Shannon Across America: Calico Ghost Town

Is a ghost town truly a ghost town if people still remain to call it that?

This is part of a series of posts chronicling my travels across the western United States over the course of several weeks, living on the road and randomly visiting places along the way. You can start reading about the journey from the beginning.

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After stopping for gas and a rest break during my travels through the Mojave Desert, I spotted a location called Calico Ghost Town on the map. My curiosity was piqued and it didn’t seem like it was very far from the highway, so I decided to stop in. Going simply off the name, in my mind I imagined something derelict and rundown, the type of quiet, unassuming hidden gem that photographers love to walk around and explore.

But as I came over the horizon, I saw not a dead town but one haunted with cars and school buses behind a ticket gate. Somehow I got the feeling that I wasn’t going to be needing my hiking gear for this one.

7V1B0351The history of Calico is interesting: once a silver mining town during the late 19th century, the price of silver being driven down by the Sherman Silver Purchase Act made the town economically unviable and was all but abandoned by the turn of the century. The land was purchased in the 1950s and most of the buildings were restored based on old photographs; later the whole area was donated to the county and eventually became a landmark and a part of the park system.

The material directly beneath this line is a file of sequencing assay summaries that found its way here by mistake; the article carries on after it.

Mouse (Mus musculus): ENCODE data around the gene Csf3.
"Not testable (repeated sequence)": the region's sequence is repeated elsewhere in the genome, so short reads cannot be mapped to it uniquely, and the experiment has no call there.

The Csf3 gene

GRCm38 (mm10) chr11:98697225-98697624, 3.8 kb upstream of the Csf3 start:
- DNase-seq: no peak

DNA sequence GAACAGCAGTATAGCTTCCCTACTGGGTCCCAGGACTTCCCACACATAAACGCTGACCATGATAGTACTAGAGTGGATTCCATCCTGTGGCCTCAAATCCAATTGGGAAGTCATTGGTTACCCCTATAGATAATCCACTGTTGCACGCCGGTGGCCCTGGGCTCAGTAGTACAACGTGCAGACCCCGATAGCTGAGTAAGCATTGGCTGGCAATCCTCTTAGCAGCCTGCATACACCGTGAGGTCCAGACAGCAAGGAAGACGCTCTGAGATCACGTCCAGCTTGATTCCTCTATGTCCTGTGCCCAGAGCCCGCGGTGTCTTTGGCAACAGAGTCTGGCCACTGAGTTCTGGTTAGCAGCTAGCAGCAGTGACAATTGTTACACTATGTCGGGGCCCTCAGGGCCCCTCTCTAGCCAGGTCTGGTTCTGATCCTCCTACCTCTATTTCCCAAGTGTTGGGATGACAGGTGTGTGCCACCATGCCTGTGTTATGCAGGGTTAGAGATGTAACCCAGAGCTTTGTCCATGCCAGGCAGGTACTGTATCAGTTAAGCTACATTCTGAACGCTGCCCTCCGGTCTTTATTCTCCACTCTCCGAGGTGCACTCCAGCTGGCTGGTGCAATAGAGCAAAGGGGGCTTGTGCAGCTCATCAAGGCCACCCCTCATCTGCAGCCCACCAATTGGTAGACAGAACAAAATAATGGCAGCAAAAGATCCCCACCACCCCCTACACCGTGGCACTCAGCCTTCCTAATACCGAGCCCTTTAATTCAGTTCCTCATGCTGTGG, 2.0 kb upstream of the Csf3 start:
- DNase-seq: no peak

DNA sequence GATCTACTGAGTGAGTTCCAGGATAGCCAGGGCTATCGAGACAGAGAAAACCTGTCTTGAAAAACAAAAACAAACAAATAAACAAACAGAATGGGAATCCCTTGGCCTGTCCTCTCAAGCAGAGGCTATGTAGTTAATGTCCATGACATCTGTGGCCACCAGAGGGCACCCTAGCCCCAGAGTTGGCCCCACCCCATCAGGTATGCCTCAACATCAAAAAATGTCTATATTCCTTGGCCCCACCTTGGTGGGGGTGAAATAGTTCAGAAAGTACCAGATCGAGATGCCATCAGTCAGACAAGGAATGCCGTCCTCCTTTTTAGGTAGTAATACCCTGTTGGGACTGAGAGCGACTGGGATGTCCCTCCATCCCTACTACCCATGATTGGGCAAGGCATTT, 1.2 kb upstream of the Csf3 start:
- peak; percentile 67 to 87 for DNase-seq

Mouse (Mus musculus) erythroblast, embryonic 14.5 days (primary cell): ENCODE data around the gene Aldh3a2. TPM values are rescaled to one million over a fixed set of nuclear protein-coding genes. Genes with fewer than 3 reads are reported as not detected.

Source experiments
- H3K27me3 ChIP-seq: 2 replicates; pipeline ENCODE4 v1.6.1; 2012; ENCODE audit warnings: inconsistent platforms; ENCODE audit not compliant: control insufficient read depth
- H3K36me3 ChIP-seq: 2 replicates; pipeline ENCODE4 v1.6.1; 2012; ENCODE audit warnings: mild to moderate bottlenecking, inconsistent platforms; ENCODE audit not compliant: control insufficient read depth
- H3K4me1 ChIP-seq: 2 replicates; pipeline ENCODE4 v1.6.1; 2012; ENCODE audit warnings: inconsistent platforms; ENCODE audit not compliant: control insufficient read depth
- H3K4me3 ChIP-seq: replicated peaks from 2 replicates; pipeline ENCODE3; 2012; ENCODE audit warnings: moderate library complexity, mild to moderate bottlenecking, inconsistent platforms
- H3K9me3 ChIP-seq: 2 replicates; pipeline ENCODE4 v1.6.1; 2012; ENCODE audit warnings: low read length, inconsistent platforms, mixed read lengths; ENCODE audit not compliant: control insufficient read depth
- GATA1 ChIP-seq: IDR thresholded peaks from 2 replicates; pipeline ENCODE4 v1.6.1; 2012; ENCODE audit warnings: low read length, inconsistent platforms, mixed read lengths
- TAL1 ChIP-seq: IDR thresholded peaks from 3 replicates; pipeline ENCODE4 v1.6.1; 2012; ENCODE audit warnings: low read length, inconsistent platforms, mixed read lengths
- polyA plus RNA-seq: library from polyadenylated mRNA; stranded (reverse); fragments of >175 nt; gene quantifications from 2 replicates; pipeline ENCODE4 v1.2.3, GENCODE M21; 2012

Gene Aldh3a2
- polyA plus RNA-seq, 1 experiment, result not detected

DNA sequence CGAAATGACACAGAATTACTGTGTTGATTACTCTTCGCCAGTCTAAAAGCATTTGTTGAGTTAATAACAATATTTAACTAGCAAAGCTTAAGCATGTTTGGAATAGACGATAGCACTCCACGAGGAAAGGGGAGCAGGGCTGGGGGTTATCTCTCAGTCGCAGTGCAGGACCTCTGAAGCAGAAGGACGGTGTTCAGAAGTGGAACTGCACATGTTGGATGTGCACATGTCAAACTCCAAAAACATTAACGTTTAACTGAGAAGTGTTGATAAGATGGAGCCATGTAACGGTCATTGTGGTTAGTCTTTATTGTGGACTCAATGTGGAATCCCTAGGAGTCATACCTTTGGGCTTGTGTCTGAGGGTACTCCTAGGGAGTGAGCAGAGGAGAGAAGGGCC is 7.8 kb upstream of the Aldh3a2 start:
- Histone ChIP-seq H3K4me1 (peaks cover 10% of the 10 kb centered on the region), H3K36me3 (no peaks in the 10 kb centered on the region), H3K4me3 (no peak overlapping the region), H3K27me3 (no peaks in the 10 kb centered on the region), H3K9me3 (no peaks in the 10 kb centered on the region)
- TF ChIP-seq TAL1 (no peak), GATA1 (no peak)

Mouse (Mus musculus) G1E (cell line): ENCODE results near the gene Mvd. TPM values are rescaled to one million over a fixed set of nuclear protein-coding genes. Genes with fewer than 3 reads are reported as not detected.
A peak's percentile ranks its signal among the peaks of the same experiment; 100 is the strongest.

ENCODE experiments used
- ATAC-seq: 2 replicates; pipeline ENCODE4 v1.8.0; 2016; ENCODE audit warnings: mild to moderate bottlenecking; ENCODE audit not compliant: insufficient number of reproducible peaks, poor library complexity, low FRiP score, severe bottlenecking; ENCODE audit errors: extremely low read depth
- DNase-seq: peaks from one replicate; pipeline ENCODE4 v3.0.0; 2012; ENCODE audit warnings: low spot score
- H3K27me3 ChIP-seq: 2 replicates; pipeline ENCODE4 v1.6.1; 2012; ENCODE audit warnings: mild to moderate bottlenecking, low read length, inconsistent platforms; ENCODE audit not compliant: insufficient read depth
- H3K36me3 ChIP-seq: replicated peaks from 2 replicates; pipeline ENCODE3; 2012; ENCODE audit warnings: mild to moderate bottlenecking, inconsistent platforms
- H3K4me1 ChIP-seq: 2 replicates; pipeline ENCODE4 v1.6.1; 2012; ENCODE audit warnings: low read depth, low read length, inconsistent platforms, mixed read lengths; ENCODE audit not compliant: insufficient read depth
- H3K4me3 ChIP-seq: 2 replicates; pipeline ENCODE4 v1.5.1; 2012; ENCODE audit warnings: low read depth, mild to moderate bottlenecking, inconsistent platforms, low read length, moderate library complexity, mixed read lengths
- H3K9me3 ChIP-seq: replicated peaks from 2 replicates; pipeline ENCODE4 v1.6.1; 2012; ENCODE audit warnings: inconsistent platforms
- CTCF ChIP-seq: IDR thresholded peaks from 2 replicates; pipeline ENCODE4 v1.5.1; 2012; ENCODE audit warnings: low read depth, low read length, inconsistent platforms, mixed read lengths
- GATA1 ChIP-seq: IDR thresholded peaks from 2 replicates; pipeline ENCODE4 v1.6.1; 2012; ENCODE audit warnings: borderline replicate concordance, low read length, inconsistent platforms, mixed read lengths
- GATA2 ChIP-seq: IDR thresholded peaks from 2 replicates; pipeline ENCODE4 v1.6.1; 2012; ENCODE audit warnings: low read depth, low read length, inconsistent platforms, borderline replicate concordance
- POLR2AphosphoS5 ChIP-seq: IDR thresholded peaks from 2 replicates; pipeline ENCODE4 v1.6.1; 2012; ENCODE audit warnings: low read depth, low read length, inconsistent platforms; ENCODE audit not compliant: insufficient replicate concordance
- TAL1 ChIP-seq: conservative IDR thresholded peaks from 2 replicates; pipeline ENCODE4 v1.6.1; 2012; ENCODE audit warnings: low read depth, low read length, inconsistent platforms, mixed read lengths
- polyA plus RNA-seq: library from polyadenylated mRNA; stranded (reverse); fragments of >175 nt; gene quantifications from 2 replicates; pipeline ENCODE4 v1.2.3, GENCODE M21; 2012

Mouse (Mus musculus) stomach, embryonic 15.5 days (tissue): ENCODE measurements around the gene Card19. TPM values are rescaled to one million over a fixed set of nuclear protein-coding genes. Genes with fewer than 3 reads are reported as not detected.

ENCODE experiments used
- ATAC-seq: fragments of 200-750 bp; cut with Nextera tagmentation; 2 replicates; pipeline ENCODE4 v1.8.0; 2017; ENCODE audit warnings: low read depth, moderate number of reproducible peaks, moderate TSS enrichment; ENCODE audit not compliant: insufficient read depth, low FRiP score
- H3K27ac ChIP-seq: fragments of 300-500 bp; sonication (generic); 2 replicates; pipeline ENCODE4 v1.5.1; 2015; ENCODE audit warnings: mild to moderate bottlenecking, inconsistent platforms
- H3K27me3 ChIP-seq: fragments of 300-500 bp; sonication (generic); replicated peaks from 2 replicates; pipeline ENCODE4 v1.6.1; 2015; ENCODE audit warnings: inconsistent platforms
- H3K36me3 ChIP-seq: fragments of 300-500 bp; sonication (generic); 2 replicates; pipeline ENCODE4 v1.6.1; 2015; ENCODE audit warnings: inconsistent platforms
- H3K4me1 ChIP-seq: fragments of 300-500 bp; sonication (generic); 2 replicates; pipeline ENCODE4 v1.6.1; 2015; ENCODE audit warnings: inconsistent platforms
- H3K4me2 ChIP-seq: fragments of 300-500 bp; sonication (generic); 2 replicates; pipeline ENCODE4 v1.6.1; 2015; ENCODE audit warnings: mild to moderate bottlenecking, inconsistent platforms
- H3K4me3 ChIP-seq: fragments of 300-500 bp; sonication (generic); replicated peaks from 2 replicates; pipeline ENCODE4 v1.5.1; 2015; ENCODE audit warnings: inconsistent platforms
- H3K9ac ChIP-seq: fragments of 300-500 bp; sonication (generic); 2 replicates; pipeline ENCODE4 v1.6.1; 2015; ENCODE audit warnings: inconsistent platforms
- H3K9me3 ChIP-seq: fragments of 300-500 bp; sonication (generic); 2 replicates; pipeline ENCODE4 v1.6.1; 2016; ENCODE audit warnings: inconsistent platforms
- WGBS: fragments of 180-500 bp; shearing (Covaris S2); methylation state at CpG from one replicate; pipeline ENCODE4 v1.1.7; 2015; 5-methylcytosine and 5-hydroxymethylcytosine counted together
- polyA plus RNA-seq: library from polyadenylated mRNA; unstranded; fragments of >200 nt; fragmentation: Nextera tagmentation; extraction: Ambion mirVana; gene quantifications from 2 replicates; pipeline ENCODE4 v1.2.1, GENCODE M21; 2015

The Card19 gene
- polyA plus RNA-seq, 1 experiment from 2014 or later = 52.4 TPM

Calico is very much a tourist attraction and is a hint of Six Flags and the St. Louis Zoo or Grants Farm, at least on a much smaller scale. Not that everything is souvenir, candy and ice cream stores: there are opportunities to climb around and explore the remains of stone buildings and equipment. Much of it has a wild west motif and it can be a little hard to tell the difference between what’s contrived and what’s based on history. I’d say the main outdoor highlight is the replica of the original schoolhouse that existed when the town was still alive. The view of the desert from the town’s location is pretty good, and if you’re so inclined, there are tours of the mines available.

I’m not ragging on Calico Ghost Town; my experience was just an amusing anecdote and arguably not a shred of it would even remain had it not been for restoration efforts in the 20th century. The place knows what it is, and I would recommend it as a good attraction for school field trips or families traveling between Vegas and Los Angeles.

It was a decent way to kill a few hours during a daylight period not normally optimal for photography, and I would get more of the authentic dead town experiences ahead in my California travels.

Next time: Arriving at the coast

Patrick Shannon

About Patrick Shannon

A creative professional, photographer and design+technology advocate based in St. Louis, I have worked with a number of businesses, agencies and clients on design, production and marketing for everyday brands. In my spare time, I enjoy woodworking and am still attempting to build a life-sized replica of Optimus Prime out of wood.